Is it possible to increase the lifespan of our canine companions ? Image Credit: PD - Dsw4
Scientists studying the ageing of dogs have come up with a possible new way to increase their lifespan.
While researchers have long obsessed over finding ways to slow down the ageing process in humans, efforts to accomplish something similar in dogs have mostly fallen by the wayside.
Now however geneticists at the University of Washington have determined that a number of common drugs could have the potential to increase the average lifespan of household pets.
One drug in particular - an anti-rejection medication called rapamycin which is given to transplant patients - has been conclusively shown to increase the lifespan of mice by as much as 25 percent.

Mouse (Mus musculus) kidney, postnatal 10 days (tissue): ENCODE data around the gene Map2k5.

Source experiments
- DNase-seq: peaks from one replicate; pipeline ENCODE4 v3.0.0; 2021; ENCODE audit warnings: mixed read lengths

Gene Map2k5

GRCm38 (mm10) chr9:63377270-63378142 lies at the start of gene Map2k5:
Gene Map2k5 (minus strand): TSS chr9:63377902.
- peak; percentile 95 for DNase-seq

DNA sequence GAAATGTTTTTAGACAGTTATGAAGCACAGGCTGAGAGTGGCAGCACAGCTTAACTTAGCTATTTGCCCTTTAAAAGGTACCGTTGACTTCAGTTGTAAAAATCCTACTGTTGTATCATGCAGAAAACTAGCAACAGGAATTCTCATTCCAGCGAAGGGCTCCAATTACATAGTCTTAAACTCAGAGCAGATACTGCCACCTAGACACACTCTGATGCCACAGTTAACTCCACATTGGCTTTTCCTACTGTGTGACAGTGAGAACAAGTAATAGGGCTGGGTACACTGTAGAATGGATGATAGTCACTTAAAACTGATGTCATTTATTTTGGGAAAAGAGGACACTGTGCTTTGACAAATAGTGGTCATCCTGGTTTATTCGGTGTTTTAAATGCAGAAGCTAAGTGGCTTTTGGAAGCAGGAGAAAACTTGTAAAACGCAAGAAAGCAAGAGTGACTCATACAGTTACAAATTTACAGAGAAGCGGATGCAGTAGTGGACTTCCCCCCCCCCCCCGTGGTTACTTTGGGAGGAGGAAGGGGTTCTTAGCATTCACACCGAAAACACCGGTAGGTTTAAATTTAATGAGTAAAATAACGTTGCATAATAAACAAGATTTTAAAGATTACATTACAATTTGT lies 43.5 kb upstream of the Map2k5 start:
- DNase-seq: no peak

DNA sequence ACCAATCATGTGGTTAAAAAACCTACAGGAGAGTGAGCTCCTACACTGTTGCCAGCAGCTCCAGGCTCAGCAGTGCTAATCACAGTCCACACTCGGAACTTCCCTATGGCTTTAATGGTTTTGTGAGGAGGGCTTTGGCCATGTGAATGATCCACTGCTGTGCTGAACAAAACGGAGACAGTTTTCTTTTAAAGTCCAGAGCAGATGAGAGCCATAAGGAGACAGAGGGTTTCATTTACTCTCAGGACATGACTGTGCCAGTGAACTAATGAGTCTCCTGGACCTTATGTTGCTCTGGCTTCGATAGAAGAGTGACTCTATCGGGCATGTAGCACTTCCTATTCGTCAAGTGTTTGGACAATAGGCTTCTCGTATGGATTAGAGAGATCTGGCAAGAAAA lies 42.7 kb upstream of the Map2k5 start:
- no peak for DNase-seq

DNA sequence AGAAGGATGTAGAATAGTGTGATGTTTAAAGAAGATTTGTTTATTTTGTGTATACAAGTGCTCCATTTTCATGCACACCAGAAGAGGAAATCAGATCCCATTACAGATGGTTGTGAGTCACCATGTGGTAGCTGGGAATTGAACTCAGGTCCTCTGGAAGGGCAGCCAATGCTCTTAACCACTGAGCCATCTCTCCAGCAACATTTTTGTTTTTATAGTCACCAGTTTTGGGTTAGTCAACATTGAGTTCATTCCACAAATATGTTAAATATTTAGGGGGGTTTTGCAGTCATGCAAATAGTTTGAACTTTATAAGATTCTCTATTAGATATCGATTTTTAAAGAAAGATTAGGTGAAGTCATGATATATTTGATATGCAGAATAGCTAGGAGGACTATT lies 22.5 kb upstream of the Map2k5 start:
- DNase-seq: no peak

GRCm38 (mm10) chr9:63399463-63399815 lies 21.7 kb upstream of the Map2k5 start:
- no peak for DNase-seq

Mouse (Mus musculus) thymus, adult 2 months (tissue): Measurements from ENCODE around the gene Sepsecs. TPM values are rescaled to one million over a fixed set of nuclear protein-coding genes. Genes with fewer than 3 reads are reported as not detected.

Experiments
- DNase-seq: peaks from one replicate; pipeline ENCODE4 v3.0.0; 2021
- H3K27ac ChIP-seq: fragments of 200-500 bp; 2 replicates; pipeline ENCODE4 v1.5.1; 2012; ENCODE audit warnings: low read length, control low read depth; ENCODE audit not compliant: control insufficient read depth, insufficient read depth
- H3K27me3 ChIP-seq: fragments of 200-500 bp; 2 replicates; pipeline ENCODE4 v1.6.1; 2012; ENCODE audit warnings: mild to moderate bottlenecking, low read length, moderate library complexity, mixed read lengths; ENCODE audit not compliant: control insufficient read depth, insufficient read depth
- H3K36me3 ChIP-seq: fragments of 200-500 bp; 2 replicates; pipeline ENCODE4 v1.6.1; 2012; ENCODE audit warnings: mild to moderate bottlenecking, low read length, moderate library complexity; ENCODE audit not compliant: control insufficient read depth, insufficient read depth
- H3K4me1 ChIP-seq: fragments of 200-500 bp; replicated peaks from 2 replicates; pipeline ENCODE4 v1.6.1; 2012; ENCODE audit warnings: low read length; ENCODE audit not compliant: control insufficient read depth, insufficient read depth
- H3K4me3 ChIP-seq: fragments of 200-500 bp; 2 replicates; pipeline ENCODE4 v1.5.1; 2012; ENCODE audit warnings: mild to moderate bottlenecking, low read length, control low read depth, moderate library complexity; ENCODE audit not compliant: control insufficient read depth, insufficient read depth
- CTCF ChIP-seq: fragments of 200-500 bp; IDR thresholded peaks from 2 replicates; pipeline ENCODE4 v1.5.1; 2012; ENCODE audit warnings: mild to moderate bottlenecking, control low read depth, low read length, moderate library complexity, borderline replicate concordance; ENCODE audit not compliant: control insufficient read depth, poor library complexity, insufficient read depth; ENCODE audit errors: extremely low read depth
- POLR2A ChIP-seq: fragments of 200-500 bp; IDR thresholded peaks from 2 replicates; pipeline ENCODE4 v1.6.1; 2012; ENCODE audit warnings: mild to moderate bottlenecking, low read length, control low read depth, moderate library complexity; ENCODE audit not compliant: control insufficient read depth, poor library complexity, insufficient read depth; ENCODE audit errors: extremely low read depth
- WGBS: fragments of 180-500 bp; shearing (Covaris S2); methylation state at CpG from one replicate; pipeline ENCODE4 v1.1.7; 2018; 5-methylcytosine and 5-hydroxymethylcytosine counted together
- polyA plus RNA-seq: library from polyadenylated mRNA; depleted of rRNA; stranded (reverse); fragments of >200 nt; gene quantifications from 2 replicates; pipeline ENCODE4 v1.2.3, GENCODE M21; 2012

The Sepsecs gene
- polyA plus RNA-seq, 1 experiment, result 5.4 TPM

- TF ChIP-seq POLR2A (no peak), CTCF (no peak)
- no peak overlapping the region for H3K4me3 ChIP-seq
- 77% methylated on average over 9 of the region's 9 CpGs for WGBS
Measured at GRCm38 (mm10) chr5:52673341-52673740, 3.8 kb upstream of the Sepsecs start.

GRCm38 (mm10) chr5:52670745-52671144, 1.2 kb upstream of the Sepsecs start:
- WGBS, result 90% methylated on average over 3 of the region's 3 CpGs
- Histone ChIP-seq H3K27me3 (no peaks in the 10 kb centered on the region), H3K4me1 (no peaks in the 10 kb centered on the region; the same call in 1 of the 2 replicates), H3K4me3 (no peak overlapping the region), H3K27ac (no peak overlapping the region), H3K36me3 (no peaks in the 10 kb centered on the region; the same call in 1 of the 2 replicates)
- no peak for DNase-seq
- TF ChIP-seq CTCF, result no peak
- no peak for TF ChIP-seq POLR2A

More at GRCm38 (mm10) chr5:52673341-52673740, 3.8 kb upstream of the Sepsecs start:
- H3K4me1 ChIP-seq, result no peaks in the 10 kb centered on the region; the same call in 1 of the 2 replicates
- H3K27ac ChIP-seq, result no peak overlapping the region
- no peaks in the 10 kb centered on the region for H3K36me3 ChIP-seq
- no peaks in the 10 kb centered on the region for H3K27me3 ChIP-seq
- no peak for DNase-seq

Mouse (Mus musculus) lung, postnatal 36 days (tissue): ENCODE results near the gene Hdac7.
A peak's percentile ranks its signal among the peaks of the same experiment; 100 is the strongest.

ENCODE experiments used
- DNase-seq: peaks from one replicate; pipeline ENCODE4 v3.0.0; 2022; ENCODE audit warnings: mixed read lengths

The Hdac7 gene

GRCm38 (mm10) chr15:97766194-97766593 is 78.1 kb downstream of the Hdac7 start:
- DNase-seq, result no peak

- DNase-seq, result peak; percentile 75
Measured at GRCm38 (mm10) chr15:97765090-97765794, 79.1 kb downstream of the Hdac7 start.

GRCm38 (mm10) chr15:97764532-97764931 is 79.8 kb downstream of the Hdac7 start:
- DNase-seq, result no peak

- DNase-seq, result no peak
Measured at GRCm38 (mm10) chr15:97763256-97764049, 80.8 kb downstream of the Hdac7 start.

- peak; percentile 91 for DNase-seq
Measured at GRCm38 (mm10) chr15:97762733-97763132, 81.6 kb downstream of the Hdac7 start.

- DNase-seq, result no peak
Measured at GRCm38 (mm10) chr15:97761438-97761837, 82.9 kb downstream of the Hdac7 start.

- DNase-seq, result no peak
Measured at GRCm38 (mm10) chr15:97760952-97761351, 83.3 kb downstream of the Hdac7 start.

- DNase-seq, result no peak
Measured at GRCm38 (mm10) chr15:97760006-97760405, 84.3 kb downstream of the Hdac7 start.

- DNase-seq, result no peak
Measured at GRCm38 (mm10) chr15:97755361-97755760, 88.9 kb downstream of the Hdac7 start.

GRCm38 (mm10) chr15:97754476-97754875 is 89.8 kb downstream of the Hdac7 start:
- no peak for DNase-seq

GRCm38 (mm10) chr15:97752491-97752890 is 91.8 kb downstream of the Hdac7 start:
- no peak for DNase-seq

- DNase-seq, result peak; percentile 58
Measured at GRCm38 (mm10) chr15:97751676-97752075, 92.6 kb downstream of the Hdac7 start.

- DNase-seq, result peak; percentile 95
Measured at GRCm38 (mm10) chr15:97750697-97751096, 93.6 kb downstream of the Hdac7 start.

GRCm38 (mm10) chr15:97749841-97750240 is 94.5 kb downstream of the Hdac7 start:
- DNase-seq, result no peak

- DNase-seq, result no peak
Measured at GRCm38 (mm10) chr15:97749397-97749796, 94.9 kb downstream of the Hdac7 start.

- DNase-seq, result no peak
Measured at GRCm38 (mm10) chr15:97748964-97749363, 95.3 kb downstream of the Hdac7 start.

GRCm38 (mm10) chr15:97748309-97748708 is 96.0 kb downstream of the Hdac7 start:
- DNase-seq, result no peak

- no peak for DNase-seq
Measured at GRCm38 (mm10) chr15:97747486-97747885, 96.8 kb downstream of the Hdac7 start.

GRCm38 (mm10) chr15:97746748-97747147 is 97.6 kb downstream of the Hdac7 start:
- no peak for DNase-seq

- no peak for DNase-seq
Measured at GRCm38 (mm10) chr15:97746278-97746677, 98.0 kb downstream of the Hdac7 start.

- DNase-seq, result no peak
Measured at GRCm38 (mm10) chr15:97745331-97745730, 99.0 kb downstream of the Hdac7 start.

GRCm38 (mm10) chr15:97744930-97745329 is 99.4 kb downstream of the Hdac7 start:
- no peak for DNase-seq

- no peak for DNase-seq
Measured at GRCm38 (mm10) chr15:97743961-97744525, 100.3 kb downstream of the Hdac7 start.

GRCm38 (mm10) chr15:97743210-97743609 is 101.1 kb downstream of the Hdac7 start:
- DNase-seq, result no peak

The results have been so promising in fact that a trial is currently underway to see if the same drug can slow down the ageing process in Golden Retrievers, Labradors and German Shepherd dogs.
"If we can understand how to improve the quality and length of life, itís good for our pets and good for us," said geneticist Dr Daniel Promislow. "If rapamycin has a similar effect in dogs Ė and itís important to keep in mind we donít know this yet Ė then a typical large dog could live two to three years longer, and a smaller dog might live four years longer."
The study also suggests that the drug could help keep the animals healthier for longer as well.
"Imagine what you could do with an additional two to five years with your beloved pet in the prime of his or her life," said Dr Matt Kaeberlein. "This is within our reach today."
Source: Telegraph | Comments (8)
Similar stories based on this topic: